The former Prime Minister Sir Tony Blair has paid tribute to the “tremendous courage” of David Trimble ahead of his funeral today.
Speaking to BBC Good Morning Ulster, he said the landmark peace deal in 1998 could not have happened without Lord Trimble.
"I think what’s important is that people understand not just the huge contribution that David Trimble made to peace in Northern Ireland – because the peace process could not have happened without him, that’s just a simple statement of fact – but also some recognition of the character it took to withstand all the criticism that he got, the threats against his own life that were made,” he said.
"In times where people search for an example of genuine political leadership, his is a very good example.”
Acknowledging Lord Trimble could be “plain speaking,” and that the two clashed on occasion, he said he never lost “respect or admiration” for his efforts and the “tremendous courage” that it took to do it.
Although Lord Trimble was too unwell to speak to him recently, Sir Tony said he had written to him.
"I just said to him, obviously I was very sorry for the illness he had and the position he was in, but I just said to him just realise how many people appreciate what you did and how many people there are today whose lives have been changed for the better,” he said.
Recalling the volatile situation in Belfast during the Troubles compared to today’s prosperity, he added: “None of that would have happened without him, and that’s what I really wanted to say to him and to make sure he appreciated that there are many, many people (who will) probably never get the chance to say this to him, who owe him something and would want him to know that.”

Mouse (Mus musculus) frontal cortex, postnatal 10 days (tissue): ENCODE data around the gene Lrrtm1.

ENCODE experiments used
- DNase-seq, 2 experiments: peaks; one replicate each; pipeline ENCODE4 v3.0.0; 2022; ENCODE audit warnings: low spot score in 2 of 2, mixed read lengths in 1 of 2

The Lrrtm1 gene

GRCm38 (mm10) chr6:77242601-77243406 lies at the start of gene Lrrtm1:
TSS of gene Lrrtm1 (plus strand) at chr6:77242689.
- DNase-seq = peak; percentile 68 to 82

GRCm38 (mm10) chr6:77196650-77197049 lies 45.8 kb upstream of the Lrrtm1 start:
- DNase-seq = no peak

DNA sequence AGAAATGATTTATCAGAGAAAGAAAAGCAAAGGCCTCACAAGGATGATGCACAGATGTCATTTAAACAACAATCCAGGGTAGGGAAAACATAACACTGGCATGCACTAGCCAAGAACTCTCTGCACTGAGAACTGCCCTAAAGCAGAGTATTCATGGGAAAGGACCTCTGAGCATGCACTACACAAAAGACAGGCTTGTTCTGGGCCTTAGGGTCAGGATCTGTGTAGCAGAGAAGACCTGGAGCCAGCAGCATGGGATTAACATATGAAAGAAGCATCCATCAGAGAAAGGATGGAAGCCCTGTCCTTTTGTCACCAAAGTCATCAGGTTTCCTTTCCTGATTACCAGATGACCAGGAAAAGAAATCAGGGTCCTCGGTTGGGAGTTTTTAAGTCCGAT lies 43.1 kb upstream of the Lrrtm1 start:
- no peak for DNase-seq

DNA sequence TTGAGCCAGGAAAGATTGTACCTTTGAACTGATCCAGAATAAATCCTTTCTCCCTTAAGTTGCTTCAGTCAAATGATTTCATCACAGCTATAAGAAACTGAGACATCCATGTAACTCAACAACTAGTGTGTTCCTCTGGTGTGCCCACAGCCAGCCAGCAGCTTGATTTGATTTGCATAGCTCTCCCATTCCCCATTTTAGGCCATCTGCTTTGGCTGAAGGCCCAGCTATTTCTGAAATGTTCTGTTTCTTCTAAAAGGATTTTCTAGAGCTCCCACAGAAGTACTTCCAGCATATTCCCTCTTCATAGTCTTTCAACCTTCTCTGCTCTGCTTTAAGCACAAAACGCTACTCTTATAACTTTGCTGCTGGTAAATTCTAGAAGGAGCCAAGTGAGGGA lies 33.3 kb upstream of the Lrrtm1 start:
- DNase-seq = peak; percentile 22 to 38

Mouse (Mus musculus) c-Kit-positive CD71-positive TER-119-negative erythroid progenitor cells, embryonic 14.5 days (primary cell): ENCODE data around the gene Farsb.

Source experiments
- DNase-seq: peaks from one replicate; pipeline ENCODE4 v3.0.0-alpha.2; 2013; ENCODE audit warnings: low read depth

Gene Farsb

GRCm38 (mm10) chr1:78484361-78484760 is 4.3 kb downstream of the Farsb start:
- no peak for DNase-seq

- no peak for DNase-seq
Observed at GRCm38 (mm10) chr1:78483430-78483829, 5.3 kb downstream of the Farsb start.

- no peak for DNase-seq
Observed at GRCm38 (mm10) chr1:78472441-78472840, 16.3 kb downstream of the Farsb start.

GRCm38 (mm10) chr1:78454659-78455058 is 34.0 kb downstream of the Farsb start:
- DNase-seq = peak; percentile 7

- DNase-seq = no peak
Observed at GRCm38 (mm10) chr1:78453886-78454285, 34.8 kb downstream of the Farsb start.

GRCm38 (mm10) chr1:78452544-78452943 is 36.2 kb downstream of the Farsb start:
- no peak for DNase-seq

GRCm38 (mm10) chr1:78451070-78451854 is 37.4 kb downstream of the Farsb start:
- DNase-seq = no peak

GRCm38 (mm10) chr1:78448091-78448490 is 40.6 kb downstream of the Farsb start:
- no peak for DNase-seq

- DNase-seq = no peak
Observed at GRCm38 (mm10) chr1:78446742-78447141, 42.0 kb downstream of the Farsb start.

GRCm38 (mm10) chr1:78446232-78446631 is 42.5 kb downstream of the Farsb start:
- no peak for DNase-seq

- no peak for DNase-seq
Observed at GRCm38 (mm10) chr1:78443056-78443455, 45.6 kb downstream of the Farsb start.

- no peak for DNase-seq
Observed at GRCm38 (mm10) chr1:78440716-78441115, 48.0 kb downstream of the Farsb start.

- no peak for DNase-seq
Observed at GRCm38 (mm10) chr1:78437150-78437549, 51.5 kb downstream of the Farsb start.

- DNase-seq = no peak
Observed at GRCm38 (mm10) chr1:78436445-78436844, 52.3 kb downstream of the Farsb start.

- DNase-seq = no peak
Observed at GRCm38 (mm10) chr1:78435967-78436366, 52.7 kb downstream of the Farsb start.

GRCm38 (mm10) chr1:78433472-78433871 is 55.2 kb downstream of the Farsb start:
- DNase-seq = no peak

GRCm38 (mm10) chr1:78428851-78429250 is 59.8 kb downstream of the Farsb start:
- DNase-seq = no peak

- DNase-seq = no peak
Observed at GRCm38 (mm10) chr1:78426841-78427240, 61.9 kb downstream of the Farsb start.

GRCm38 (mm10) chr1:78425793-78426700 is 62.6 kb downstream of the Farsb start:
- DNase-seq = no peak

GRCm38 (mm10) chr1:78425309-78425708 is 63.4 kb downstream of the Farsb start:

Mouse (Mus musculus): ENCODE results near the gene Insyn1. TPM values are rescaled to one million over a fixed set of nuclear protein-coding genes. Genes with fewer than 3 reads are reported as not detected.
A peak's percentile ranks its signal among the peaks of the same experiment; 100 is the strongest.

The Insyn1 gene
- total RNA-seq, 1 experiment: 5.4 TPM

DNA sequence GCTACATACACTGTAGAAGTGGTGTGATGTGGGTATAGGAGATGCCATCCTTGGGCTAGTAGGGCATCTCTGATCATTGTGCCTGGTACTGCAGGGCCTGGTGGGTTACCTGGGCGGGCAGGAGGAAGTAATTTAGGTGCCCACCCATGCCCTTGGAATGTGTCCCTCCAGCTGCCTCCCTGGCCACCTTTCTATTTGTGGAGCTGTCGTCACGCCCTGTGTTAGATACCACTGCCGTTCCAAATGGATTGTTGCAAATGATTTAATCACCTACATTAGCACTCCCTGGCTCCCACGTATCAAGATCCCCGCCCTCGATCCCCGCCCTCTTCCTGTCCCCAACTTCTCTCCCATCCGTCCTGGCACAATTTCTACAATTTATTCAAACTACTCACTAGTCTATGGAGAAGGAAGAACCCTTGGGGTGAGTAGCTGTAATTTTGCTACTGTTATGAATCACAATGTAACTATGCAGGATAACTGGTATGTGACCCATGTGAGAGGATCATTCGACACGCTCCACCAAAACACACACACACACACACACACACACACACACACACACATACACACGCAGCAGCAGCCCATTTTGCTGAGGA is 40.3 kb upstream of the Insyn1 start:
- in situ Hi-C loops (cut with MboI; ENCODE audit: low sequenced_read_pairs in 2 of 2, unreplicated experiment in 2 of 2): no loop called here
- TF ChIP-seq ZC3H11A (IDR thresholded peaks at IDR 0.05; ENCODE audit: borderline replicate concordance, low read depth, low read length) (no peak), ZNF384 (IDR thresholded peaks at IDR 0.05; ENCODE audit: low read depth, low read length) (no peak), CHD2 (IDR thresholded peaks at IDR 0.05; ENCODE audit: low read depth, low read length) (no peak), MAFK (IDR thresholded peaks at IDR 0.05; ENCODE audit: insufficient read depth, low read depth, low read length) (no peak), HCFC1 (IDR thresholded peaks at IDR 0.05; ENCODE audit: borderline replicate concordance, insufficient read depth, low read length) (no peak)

Asked about commentary suggesting that unionism lacks such a statesman today, he said that current leaders should look to Lord Trimble as an example.
Recalling the “agonising” days of negotiations leading up to signing the Good Friday Agreement, he remembered the UUP leader pledging his word to stick with the plan.
"He did say ‘it’s going to cause a lot of angst and anxiety and a lot of criticism for me in doing it...but nonetheless I think it’s right and we will go for it.’
"I think that’s what important to remember for people who are in positions of leadership….the toughest thing is always to say to the people who support you that ‘I’ve got to take you in a new direction, I’ve got to do something different.’
"Because the easiest thing to do, frankly, with all your own supporters is to play the tunes they want to hear.”
Lord Trimble’s funeral will take place this afternoon at Harmony Hill Presbyterian Church in Lisburn, before his burial at Lisburn New Cemetery.
Representatives of the British, Irish and US Governments are expected to attend to pay their respects.
A joint Nobel laureate along with the late SDLP leader John Hume, Lord Trimble had sat in the House of Lords before his death.
Having a short illness, he passed away at the Ulster Hospital at the age of 77 on July 25.
The service at 12.30pm will be led by his wife Daphne, children Richard, Victoria, Nicholas and Sarah along with wider family.
Northern Ireland Secretary Shailesh Vara will attend the service alongside Labour’s Peter Kyle, as well as the Irish President Michael D Higgins and Taoiseach Micheál Martin.
Sinn Fein’s vice-president Michelle O’Neill, DUP leader Sir Jeffrey Donaldson, UUP leader Doug Beattie, Alliance leader Naomi Long and the SDLP leader Colum Eastwood are also expected to attend.